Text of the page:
The World Policy Journal has been interrupted!
This past winter, Elmira Bayrasli and Lauren Bohn, co-creators of Foreign Policy Interrupted, teamed up with the World Policy Journal to shake up the male-dominated foreign policy status quo. The December edition of World Policy was a special one—penned entirely by female foreign policy experts and journalists. Like all other World Policy Journal issues, the articles in this women-led publication focus on pertinent foreign policy issues, ranging from abortion laws across the Americas, to the Saudi-Egypt alliance, to Russian and Iranian support for Assad.
Why Foreign Policy Needs to be Interrupted
In their editors’ note titled “Get in Formation,” Bayrasli and Bohn lay out the reason for their “interruption,” and identify key barriers that women face in the field of foreign policy. Institutionally, they argue, women and men hold “deeply entrenched societal sexism and bias, unconscious or otherwise, deeming male voices as authoritative.” Traditionally, men are assumed to be experts, the voice of authority, and the leader, while women with equal, and, frequently, greater competence and actual authority, are “second-guessed and (deemed) untrustworthy.” Institutional sexism acts as a constant barrier to women of authority and expertise – a fact which is compounded by societal questioning and skepticism of professional women trying to break into a ‘man’s world’.
Bayrasli and Bohn insist that “raising awareness about media representation is not enough to change it.” Instead, they argue that we must meaningfully change who we consider and call upon as experts in the field. World Policy Interrupted takes a step in the right direction by highlighting women’s policy opinions and analysis, instead of simply focusing on the fact that they are traditionally missing from the conversation.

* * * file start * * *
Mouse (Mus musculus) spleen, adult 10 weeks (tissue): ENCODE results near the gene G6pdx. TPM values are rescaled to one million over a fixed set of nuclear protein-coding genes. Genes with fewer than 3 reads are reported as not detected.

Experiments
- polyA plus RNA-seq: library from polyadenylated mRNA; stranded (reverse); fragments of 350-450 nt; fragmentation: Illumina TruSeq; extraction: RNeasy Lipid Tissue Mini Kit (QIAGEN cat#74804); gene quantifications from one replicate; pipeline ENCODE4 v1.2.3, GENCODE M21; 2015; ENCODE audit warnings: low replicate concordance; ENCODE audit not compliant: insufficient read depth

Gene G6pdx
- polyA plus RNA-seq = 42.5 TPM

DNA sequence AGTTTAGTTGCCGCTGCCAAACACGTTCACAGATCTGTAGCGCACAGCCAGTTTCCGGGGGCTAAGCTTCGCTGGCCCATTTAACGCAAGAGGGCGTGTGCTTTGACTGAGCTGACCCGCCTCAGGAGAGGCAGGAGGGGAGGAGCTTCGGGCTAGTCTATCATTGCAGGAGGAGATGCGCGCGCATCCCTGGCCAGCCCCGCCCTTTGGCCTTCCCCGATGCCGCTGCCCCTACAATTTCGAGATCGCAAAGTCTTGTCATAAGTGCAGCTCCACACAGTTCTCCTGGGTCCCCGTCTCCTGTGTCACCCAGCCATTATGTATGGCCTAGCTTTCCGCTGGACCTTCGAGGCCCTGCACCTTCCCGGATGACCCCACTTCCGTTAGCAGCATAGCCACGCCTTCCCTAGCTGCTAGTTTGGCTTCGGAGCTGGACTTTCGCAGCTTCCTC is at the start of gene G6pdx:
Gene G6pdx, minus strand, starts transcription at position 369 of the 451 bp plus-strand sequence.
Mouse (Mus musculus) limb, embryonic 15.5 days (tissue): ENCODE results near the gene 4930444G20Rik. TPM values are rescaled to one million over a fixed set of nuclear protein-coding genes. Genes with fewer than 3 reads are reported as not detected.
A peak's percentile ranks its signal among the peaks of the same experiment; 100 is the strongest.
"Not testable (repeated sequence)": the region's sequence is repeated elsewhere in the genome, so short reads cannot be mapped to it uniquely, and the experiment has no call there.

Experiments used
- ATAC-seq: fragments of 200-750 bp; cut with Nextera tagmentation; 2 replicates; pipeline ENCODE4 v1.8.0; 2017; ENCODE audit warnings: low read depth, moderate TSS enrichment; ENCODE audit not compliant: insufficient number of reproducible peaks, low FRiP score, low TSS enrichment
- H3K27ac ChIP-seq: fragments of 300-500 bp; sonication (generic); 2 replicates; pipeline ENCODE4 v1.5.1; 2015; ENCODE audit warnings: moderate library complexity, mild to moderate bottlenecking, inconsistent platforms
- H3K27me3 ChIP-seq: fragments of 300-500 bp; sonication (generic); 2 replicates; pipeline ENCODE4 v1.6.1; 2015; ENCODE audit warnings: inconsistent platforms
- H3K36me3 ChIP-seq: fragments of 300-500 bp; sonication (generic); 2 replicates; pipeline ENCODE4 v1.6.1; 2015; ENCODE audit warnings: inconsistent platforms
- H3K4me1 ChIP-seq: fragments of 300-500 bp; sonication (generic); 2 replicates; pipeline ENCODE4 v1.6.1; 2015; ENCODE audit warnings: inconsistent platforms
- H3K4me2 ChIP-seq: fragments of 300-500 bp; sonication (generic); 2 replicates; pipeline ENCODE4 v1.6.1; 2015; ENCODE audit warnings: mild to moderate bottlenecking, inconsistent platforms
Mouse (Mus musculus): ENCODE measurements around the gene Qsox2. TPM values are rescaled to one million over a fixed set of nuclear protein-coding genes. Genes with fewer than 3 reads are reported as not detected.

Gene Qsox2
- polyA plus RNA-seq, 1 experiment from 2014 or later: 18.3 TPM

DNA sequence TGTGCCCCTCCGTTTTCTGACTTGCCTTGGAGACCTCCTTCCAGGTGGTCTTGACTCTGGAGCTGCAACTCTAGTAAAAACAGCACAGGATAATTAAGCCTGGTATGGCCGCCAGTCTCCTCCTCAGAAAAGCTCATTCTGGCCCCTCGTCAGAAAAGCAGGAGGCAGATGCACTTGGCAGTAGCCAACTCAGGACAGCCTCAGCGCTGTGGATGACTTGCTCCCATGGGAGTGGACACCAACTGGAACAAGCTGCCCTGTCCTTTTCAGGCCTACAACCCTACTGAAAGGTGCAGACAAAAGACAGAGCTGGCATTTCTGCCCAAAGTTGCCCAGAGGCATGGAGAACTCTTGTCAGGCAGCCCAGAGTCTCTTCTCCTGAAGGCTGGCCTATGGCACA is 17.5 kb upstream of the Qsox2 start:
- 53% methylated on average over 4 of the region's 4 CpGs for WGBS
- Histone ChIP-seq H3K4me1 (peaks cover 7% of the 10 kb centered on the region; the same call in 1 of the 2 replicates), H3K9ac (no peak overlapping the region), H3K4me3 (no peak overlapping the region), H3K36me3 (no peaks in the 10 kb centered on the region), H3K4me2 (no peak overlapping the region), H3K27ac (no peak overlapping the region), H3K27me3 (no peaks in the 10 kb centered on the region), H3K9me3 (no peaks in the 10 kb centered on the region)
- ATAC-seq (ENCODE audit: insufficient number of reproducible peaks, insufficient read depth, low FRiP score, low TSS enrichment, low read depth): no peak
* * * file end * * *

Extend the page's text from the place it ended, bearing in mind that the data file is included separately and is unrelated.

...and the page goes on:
That’s What She Said
World Policy Interrupted is full of important, timely policy analysis on a wide range of issues, all of which add value to our own discussions of the Women, Peace and Security movement. Here are a few of our favorite quotes from this issue:
- “A Seat at the Table,” by Nanjala Nyabola
Why we love it: Nyabola tackles the fight for gender parity in Kenya and Somalia.
“Representation of women in legislatures is about more than simply increasing the percentage of women MPs, but where even that is lacking, getting the numbers is an excellent start. In the long term, it should involve creating alternative visions of inclusion and fostering conversations around belonging, democracy, and other big ideas.”
- “Good Girls Revolt,” by Maura Elizabeth Cuningham
Why we love it: It’s all about the future of feminism in China
“Chinese women who seek change are often fighting a trifecta of institutionalized discrimination, societal pressure, and family expectations. But the fact that many are pursuing their goals in the face of these challenges is a sign that the mood is different than when I first moved to China in 2005.”
- “We Want to Stay Alive,” by Alice Driver
Why we love it: It’s about understanding sexual violence as femicide.
“The government has continually relied on violence against women to control and intimidate. It is not a byproduct of other violence but rather an accepted practice within state institutions—one that is nearly always left unpunished.”
- “Partnering Up,” by Manal Omar
Why we love it: It’s about how to work with religious leaders to counter violent extremism
“In addition to youth, many experts stress the necessity of reaching out to women, who are critical in shaping their children’s perspectives. Yvonne in Nairobi told me: ‘Women in my community are playing a more active role in the lives of their sons and daughters by ensuring they nurture them in a way that prevents them from joining terror groups through guided values. This has been as a result of organized women forums in the community.’”
For more interruptions, World Policy Interrupted is available for download here.